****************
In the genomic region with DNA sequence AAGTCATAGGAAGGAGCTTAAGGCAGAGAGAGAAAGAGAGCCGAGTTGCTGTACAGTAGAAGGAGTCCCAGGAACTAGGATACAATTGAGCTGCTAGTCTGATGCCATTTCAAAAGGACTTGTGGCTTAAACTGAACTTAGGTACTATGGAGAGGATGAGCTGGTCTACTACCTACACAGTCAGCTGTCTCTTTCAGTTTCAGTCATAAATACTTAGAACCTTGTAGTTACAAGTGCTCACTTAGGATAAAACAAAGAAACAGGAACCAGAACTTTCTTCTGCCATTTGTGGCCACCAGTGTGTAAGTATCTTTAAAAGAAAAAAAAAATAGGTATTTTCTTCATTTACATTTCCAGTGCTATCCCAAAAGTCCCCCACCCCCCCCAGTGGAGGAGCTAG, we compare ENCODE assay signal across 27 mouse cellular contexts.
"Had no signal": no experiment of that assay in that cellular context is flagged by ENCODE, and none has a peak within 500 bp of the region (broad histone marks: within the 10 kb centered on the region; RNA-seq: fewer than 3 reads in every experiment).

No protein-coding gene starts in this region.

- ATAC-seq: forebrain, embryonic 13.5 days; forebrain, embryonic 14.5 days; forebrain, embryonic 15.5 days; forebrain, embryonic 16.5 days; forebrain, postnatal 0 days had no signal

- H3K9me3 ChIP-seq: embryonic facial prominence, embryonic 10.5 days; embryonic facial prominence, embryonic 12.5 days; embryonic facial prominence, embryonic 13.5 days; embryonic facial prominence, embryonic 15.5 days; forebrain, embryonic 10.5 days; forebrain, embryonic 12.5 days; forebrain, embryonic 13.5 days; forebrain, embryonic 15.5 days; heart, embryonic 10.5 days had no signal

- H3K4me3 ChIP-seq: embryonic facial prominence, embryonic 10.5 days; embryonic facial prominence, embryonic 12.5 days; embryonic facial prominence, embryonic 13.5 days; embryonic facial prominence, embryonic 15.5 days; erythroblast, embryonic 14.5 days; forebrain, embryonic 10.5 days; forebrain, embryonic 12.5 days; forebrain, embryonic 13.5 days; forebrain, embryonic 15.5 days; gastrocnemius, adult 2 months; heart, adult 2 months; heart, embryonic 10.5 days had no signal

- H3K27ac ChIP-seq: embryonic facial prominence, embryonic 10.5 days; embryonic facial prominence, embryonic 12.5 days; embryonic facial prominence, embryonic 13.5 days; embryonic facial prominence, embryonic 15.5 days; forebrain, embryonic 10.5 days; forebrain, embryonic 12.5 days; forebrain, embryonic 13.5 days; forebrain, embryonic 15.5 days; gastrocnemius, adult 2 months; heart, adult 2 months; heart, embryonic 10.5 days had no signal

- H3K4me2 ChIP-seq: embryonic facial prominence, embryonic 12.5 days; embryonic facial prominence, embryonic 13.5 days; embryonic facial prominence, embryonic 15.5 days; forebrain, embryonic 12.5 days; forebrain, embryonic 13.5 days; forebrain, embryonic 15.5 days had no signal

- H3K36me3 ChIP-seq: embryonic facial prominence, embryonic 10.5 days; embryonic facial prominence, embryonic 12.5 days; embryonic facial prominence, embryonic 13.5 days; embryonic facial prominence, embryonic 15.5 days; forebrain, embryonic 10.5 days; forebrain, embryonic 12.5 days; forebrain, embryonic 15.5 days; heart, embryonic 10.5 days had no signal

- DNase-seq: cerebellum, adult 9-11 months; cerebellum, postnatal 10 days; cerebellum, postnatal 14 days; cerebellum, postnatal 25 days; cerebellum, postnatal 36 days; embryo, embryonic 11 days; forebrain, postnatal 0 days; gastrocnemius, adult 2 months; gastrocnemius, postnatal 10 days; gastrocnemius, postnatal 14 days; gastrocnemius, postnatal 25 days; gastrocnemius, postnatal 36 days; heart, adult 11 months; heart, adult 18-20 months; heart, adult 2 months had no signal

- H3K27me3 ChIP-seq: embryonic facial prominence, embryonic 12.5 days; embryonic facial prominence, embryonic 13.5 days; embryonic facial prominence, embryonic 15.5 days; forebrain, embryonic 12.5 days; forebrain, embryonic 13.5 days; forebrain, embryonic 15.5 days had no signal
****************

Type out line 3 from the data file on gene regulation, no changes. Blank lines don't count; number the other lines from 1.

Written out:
No protein-coding gene starts in this region.